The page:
3 Ideas for Dealing with “Pushback” on Your Ideas in Education

Author: George Couros
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On the #Drawn2Teach book study happening now over on Instagram, Josh Stumpenhorst asked the following question:

“For this week’s topic, I want you to think about how you develop leadership in your buildings/work. How do you promote others to lead? This is important to focus on whether we try to “control” our people, or “unleash” their talents. What are some of the things that you do that make this happen?”

This year, as I have been focusing a bit on growing teacher leadership, I have (re-)learned two lessons about developing leadership.


Lesson one started about more than one year ago. A teacher, we’ll call her Gladys, asked me if she should apply for the newly vacated position of Director of Curriculum for the district. Wow! Sure. Gladys is a great teacher with a fairly wide-ranging teaching experience. She’d proved willing and able to take on some building and district leadership roles. Go for it. But, wait. If Gladys were to go to central office, then she wouldn’t be here. Not sure I liked the sound of that. I kept my reservations to myself and encouraged her to apply. More qualified applicants came forward and Gladys did not get the job. We dodged that one – this time.


That brings us to this past June. Upon the sudden departure of another district principal, the superintendent asked what I thought about Gladys becoming principal. Wow! Sure. Gladys is a great teacher with a great attitude and ability to see the big picture. Through the last year, she’d taken on even more of a leadership role in the building. But wait, if Gladys were to go be a principal, then she wouldn’t be here. Not sure I liked the sound of that. This time, I shared my reservations. Gladys proved to be the most qualified candidate and got the job. No dodging this time.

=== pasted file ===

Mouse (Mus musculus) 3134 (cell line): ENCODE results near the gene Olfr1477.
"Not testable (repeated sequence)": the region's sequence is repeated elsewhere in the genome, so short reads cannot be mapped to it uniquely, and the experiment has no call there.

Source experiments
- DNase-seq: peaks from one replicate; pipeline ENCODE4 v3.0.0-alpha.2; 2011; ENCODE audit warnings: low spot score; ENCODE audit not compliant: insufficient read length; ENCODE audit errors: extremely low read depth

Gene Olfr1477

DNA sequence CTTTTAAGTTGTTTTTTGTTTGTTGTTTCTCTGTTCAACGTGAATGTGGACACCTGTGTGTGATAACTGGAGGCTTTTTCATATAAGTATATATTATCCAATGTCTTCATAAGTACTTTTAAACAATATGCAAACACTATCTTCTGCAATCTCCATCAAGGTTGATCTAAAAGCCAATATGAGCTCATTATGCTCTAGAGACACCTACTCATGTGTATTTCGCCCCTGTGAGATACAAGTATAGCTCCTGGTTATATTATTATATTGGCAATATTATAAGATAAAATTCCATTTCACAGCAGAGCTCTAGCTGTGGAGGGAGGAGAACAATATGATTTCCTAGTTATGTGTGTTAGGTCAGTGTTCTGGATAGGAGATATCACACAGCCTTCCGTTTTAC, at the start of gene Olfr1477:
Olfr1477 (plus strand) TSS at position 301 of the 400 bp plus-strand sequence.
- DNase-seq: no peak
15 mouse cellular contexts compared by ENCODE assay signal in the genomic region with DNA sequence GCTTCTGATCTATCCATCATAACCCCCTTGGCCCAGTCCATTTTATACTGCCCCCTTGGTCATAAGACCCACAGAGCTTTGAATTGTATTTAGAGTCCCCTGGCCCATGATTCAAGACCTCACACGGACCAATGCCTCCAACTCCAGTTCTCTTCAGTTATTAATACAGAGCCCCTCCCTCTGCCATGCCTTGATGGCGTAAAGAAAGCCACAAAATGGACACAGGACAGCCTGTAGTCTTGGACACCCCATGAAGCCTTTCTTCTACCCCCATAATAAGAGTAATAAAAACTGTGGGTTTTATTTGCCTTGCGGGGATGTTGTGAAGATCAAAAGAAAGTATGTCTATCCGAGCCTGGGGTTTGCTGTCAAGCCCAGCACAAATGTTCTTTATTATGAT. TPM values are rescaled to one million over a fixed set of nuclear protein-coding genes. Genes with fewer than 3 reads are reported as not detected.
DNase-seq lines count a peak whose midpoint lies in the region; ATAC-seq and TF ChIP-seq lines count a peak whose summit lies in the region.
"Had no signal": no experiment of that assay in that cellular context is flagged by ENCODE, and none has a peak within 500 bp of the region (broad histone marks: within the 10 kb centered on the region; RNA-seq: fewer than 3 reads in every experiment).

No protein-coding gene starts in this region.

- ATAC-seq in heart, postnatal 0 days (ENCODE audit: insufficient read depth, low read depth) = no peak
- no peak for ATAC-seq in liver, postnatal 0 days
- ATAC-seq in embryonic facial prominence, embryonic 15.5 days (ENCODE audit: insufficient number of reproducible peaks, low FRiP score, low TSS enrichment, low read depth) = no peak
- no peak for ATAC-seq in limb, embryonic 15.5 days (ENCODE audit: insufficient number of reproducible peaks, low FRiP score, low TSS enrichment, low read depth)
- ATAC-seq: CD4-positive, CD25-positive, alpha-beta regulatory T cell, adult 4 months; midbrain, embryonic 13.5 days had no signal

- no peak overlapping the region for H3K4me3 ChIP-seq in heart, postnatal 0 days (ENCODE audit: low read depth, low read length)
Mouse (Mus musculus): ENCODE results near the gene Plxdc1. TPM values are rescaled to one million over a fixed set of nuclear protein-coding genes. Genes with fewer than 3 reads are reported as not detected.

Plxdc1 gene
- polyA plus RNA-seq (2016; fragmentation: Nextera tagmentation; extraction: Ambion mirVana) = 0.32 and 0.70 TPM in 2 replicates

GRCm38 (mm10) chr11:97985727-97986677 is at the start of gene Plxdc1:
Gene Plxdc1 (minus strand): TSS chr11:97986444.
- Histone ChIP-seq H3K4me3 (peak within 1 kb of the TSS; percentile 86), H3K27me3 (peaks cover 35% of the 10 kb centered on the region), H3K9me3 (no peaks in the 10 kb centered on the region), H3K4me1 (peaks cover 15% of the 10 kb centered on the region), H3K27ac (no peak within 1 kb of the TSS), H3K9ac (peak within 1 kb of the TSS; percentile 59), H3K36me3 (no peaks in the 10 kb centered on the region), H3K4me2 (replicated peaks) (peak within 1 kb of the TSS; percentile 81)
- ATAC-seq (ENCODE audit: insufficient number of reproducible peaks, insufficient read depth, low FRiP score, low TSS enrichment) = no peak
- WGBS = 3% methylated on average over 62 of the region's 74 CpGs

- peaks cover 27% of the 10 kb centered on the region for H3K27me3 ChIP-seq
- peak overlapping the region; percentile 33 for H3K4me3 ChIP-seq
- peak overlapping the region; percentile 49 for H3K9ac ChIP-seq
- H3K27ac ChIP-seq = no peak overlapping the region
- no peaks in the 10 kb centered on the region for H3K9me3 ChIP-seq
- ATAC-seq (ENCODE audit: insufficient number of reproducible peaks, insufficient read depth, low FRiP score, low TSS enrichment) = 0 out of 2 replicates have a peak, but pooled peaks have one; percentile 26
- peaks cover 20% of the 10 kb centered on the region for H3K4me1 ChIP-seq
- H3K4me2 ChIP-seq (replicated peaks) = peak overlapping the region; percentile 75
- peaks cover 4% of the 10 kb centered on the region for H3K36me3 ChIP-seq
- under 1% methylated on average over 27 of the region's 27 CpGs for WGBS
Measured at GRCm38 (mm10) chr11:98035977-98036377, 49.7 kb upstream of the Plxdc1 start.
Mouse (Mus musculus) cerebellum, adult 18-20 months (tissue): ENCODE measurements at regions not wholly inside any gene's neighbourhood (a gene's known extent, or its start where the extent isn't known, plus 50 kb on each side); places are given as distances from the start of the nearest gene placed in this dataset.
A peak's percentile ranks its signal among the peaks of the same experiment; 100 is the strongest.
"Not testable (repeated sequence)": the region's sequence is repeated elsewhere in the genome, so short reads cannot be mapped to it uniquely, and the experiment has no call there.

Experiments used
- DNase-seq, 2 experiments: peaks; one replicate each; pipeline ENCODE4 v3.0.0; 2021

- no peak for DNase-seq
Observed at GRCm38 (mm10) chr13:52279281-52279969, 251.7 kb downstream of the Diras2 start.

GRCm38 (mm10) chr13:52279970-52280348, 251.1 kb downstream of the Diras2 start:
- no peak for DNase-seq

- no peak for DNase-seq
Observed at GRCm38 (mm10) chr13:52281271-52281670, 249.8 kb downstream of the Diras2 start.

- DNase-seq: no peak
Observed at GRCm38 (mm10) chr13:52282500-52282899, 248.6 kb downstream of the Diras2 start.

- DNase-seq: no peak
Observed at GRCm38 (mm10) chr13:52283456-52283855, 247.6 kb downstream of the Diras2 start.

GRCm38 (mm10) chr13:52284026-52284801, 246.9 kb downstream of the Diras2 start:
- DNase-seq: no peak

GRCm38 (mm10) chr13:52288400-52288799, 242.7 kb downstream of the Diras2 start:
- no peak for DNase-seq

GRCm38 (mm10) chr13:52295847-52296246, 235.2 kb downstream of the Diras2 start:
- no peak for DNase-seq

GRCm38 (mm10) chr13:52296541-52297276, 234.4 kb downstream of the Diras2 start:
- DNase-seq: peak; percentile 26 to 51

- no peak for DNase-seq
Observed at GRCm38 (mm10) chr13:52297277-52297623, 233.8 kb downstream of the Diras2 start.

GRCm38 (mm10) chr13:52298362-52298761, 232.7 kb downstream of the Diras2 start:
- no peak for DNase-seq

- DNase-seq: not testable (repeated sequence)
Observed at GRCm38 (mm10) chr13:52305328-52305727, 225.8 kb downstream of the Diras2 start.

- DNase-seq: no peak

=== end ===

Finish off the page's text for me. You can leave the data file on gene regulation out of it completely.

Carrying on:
A lesson from my old photography days (you know, with film), crept back into my mind. When you develop the negative (the film), it is in service of a positive (the print). Not exactly sure what that means, but the point is clear: when you actively work to develop a teacher into a teacher-leader, sometimes it works really well the teacher-leader wants to become a leader-leader.


The second lesson from the leadership darkroom, you can’t always be certain of what will develop once you start processing. Hmm.


With these two lessons, back under my belt, I enter this school year right back at it. I am actively working with a teacher or two to develop their leadership. They may move on or develop into something I don’t expect. I can handle that. Both lessons were part of why I loved developing photographs, and both lessons are why I love developing leaders.


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Here was the response I gave on Instagram:

Instead of answering this question with the idea that had pushback (because I have had a ton), I want to focus more on answering what I have shifted my thinking on for this context.

First of all, assume positive intent of the other person you are working within education. If you think you are the only one trying to do good things for students, you already have a disconnect.  You can meaningfully move more people forward through “influence” than you can “power”.  For influence, people need to know you value them and their contributions.

Secondly, the best answers are usually somewhere in the middle. Not always, but rarely do extremes work for our students. Find the places where you agree and work from there.

Finally, try to find a solution moving forward that leads to action. Too often people hate meetings because they are all about talking and little about action. What are the things you are going to try and come back with to share with one another the next time you connect? There needs to be accountability in creating solutions, not just discussing them.

As my friend Joe Sanfelippo always says, we are all in this together.

Source: George Couros

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3 Ideas for Dealing with “Pushback” on Your Ideas in Education
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